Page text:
Fairest #7 Review
Story by Matthew Sturges
Art by Shawn McManus
Review by Mara Whiteside
The introduction of Fables to the comic world allowed for the reinvention and “true” story of our favorite comic book characters to be told. Since then, we’ve seen unlikely relationships develop, children born, and uncovered the nature of some of the most innocent-seeming characters. The personalities and stories told since Fables has been published have become the real story. Fairest continues in this tradition, focusing on the ladies of the storybook world. This time, it’s Beauty and the Beast’s turn.
Before we dive into the issue, let’s pause and appreciate the cover. Adam Hughes brings it each month with his female-centric covers. The blood, the gun, the look, the snake body…all of it is gorgeous.
From the cover and the issue title, we know that Sturges is introducing a Lamia to the Fables universe. With her charm and thirst for blood, this Lamia is wreaking havoc in Los Angeles in 1946. Beast is on the case and narrates his previous encounters with the monster to Beauty. The ongoing conversation with Beauty is wonderful. It’s truly the best way to illustrate the deep connection these two have. Beast really lives for Beauty, and being without her for an extended period of time is stressful to him.
The deaths of the men in the town prompt Beast to investigate deeply. Though we do not know his motivation in the beginning, we understand that he is used to hunting her down. He knows her motivations, her patterns, what she looks like in human form. When I think of Beast, I typically do not think of Lamia. If this isn’t the first clue to the Lamia’s identity, then I don’t know what is.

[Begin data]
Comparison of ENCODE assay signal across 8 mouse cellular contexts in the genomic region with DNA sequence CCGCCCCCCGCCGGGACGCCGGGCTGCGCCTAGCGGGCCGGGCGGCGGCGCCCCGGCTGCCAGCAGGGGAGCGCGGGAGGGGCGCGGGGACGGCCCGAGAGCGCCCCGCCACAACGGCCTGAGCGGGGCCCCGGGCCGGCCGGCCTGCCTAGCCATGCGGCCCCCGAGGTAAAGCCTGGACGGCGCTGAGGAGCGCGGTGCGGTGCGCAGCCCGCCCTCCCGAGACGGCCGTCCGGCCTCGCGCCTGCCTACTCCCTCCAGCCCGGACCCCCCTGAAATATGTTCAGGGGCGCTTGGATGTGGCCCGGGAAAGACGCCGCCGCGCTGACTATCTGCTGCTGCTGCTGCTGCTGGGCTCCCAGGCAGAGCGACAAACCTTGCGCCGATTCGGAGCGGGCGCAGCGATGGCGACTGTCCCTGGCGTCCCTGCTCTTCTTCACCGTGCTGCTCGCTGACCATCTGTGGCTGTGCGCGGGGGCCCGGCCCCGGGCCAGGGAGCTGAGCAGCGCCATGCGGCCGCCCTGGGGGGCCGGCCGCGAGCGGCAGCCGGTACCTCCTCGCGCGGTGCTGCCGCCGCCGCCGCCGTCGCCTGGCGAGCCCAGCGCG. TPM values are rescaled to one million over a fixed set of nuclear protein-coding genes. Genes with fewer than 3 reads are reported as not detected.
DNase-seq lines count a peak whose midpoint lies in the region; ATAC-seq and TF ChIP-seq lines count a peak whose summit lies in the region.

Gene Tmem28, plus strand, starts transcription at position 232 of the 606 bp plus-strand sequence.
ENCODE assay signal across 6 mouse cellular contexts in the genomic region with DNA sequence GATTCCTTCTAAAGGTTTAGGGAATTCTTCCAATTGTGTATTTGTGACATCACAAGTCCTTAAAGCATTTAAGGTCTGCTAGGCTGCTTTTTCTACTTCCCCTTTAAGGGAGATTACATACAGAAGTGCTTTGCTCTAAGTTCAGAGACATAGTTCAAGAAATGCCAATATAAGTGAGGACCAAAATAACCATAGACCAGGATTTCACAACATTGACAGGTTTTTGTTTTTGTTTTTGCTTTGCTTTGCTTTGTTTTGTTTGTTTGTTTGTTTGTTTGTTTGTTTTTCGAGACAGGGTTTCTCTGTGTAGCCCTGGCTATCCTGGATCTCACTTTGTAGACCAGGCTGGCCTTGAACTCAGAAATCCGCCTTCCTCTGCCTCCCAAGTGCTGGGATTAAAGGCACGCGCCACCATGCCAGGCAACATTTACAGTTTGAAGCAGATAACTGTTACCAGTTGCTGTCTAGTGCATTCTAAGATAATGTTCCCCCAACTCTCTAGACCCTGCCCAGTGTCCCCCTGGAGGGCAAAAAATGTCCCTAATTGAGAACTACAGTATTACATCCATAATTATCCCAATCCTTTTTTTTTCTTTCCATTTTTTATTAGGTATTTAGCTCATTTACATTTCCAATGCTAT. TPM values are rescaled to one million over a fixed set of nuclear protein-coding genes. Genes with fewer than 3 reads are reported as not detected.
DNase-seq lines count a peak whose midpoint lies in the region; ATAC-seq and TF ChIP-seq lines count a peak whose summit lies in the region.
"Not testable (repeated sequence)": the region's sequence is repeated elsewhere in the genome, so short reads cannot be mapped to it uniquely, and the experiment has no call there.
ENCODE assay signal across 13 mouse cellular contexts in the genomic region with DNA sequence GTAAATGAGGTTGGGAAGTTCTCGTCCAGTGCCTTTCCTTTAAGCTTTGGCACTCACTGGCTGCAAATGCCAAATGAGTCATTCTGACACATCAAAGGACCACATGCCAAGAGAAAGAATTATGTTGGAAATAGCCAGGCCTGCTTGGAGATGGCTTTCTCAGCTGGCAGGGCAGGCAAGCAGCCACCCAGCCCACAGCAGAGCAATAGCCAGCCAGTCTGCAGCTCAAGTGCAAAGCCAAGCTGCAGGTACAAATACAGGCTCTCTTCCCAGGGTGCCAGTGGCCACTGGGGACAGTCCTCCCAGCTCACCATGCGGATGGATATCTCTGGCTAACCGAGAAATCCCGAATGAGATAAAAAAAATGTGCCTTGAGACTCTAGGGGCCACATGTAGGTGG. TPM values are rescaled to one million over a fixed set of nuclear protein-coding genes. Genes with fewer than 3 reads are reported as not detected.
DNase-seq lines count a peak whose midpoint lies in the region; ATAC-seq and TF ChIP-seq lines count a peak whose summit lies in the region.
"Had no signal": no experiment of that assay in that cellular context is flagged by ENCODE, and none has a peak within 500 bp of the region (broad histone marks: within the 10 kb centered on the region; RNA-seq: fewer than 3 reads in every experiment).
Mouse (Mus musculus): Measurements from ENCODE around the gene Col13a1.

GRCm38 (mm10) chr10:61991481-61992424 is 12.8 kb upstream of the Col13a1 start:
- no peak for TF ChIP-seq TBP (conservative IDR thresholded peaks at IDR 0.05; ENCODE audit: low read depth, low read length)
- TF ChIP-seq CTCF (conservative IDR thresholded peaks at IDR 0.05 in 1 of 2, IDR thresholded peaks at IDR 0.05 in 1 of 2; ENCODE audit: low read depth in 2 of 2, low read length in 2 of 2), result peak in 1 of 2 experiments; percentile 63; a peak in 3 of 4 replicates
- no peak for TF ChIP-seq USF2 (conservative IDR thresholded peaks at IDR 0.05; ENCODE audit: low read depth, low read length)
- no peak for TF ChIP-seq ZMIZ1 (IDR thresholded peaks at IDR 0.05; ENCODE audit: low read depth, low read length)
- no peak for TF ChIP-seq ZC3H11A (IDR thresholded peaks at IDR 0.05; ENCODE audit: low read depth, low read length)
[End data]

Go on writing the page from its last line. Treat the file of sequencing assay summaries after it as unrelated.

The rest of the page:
Beast eventually finds the Lamia in her human form at a nightclub selling cigarettes. She resists him, running from him as she turns into a snake. Beast doesn’t leave empty-handed, though: He learns the Lamia ensnared another man. Beast isn’t the only Fable on her trail, though. Saint-George arrives before Beast, ready to break out his dragon-slaying techniques when Beast takes him out. Which leaves the reason why Beast is the one to track down Lamia: she and Beauty are one and the same.
I’ll leave the story of how that happened for the book. Beast continues to write to Beauty in an attempt to share her own history, the frustration and weight eventually overcoming him. Beast never tells Beauty. He never tells her who she really is. He continues to live like nothing is wrong, that the moments in which Beauty loses her memory are simply “spells” of dissociation.
There’s the matter of Beast’s relationship with Beauty. He knows her identity, how she came to be. Yet, he fell in love with her, despite being a shadow of a former person. Never revealing her past, Beast is content living like nothing is wrong. The last page reflects on the current time. Beauty and Beast are touring Haven with their child, contemplating relocation. Though the story takes place in just one issue, it will likely have an effect on the other Fables and their child.
This one issue is a great buy for people who are interested in Fables but never read an issue. You don’t have to know a complicated backstory, you don’t need to know the complexity of interactions between the Fables. You just need to know that Beast loves Beauty, that it’s a great single issue, and a good starting point for new Fairest readers.